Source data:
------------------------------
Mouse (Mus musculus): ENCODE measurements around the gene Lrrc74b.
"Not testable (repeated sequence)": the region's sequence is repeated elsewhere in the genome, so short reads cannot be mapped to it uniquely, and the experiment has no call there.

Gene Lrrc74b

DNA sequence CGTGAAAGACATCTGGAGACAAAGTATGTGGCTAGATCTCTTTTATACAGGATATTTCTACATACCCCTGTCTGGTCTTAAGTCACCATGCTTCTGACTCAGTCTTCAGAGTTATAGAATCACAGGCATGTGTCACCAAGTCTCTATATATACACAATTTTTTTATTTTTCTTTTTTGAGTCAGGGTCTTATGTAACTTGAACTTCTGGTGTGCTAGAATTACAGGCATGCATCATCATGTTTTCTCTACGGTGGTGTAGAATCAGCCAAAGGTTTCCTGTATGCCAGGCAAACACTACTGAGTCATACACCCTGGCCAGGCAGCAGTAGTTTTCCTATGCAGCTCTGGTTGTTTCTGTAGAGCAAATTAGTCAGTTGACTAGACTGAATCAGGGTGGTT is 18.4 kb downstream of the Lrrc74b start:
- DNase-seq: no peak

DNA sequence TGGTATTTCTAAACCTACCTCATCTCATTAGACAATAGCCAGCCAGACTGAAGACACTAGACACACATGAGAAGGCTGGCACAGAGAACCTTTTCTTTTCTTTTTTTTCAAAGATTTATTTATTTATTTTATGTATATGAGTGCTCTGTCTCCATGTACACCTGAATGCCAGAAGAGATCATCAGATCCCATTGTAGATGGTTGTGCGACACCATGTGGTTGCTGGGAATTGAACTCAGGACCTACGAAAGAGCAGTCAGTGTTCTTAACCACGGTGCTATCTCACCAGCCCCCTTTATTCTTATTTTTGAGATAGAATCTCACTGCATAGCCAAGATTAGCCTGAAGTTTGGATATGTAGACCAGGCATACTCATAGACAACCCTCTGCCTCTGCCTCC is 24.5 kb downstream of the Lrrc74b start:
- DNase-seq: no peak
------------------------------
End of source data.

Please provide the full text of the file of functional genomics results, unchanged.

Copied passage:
Mouse (Mus musculus): ENCODE measurements around the gene Lrrc74b.
"Not testable (repeated sequence)": the region's sequence is repeated elsewhere in the genome, so short reads cannot be mapped to it uniquely, and the experiment has no call there.

Gene Lrrc74b

DNA sequence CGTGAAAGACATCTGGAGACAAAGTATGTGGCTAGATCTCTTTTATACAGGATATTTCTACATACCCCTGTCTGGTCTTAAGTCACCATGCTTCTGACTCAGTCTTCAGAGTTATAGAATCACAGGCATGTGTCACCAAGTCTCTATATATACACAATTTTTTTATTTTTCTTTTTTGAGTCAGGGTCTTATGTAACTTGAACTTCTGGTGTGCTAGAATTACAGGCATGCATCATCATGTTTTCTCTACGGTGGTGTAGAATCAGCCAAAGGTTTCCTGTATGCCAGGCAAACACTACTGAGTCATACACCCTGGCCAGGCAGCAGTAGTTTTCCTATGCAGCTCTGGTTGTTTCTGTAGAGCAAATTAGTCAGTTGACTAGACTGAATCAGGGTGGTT is 18.4 kb downstream of the Lrrc74b start:
- DNase-seq: no peak

DNA sequence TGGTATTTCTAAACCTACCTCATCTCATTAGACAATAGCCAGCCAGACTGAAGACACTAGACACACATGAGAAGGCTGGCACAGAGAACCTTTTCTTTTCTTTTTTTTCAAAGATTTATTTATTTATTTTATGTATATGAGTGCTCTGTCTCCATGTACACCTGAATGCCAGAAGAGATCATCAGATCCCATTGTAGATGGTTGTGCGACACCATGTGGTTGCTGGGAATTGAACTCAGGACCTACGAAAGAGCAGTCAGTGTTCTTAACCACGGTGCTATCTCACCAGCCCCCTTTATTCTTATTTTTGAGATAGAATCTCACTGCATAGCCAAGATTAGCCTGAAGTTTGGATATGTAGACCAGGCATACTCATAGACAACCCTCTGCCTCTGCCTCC is 24.5 kb downstream of the Lrrc74b start:
- DNase-seq: no peak